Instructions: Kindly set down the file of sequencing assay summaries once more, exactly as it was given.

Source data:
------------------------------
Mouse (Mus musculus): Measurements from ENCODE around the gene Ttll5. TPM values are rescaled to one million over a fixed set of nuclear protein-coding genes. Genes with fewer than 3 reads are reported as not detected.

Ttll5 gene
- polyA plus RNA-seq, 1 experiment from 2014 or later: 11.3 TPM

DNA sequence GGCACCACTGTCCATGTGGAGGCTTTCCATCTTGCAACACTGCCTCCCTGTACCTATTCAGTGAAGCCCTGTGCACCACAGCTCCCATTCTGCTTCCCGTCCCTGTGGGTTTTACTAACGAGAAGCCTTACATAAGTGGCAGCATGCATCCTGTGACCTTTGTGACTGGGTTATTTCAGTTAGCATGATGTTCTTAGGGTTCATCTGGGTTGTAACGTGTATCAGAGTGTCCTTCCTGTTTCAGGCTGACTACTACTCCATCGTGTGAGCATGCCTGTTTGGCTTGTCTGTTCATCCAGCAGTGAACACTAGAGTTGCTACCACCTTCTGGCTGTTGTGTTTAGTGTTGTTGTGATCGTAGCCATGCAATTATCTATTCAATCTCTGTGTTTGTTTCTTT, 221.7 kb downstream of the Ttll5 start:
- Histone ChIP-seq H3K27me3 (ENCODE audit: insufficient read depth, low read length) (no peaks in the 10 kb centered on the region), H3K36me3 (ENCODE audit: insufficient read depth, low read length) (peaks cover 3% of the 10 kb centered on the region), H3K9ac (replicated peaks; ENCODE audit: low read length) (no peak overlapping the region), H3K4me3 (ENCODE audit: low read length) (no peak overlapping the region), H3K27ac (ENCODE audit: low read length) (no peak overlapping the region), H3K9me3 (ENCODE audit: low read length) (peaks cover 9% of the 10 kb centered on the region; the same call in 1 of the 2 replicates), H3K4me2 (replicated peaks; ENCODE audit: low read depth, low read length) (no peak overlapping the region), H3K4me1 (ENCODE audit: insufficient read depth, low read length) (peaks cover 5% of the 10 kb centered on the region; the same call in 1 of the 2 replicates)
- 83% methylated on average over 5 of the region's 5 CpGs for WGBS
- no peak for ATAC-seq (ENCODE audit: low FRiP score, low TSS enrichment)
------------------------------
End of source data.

Mouse (Mus musculus): Measurements from ENCODE around the gene Ttll5. TPM values are rescaled to one million over a fixed set of nuclear protein-coding genes. Genes with fewer than 3 reads are reported as not detected.

Ttll5 gene
- polyA plus RNA-seq, 1 experiment from 2014 or later: 11.3 TPM

DNA sequence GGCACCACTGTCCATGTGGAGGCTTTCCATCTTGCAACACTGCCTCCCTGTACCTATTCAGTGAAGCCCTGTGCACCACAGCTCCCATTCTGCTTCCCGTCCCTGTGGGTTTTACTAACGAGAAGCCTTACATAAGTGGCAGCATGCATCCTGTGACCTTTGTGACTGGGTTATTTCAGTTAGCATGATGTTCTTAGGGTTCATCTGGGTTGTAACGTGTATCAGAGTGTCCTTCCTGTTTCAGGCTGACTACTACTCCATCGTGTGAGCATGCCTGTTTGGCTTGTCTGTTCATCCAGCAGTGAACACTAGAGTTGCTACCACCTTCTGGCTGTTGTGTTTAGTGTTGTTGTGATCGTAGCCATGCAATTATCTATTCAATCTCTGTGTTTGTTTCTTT, 221.7 kb downstream of the Ttll5 start:
- Histone ChIP-seq H3K27me3 (ENCODE audit: insufficient read depth, low read length) (no peaks in the 10 kb centered on the region), H3K36me3 (ENCODE audit: insufficient read depth, low read length) (peaks cover 3% of the 10 kb centered on the region), H3K9ac (replicated peaks; ENCODE audit: low read length) (no peak overlapping the region), H3K4me3 (ENCODE audit: low read length) (no peak overlapping the region), H3K27ac (ENCODE audit: low read length) (no peak overlapping the region), H3K9me3 (ENCODE audit: low read length) (peaks cover 9% of the 10 kb centered on the region; the same call in 1 of the 2 replicates), H3K4me2 (replicated peaks; ENCODE audit: low read depth, low read length) (no peak overlapping the region), H3K4me1 (ENCODE audit: insufficient read depth, low read length) (peaks cover 5% of the 10 kb centered on the region; the same call in 1 of the 2 replicates)
- 83% methylated on average over 5 of the region's 5 CpGs for WGBS
- no peak for ATAC-seq (ENCODE audit: low FRiP score, low TSS enrichment)